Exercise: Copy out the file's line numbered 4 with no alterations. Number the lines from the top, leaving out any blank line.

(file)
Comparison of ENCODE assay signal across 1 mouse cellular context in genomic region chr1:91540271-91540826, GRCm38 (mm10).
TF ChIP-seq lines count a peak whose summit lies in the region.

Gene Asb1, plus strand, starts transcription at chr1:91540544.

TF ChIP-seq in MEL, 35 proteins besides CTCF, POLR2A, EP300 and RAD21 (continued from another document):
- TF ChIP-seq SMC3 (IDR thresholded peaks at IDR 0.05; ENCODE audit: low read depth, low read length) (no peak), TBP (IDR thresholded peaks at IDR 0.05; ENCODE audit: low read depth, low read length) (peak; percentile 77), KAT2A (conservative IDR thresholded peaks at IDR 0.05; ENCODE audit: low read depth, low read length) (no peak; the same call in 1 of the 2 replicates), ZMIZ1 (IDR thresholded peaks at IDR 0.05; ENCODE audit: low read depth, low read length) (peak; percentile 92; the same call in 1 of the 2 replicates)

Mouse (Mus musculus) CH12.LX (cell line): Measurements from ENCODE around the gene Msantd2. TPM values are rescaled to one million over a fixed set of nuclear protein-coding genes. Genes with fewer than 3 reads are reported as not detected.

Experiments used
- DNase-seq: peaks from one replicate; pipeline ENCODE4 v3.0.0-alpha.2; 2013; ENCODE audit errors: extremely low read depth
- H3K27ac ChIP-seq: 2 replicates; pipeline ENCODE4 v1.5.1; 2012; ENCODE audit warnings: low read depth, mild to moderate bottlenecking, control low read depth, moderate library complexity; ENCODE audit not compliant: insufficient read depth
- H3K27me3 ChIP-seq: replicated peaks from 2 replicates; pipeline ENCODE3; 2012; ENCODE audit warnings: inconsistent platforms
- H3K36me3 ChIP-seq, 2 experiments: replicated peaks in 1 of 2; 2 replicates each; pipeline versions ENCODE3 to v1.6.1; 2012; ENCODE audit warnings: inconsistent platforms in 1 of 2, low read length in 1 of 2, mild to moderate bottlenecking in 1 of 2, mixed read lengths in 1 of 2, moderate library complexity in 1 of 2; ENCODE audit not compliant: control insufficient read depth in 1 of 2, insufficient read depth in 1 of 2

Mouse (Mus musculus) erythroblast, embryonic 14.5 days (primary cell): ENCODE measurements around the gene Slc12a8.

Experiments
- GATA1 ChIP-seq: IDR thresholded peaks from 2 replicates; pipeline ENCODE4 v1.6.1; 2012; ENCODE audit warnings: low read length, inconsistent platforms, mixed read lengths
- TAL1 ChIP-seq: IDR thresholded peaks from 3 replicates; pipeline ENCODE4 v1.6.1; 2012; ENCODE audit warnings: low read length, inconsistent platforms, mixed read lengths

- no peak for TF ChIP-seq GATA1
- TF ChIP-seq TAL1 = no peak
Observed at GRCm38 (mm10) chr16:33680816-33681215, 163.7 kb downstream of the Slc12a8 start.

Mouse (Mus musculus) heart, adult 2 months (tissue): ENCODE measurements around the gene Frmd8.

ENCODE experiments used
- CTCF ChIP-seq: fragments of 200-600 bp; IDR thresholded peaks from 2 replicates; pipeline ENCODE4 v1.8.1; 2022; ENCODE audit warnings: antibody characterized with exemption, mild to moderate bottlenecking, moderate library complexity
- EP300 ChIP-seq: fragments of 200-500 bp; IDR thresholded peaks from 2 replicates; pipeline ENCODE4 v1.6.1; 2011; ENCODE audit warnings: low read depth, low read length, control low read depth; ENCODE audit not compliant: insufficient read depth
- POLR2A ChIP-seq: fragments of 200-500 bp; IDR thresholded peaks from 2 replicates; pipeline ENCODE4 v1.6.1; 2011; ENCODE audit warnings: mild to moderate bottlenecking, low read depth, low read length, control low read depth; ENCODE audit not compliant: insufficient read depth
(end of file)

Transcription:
TF ChIP-seq in MEL, 35 proteins besides CTCF, POLR2A, EP300 and RAD21 (continued from another document):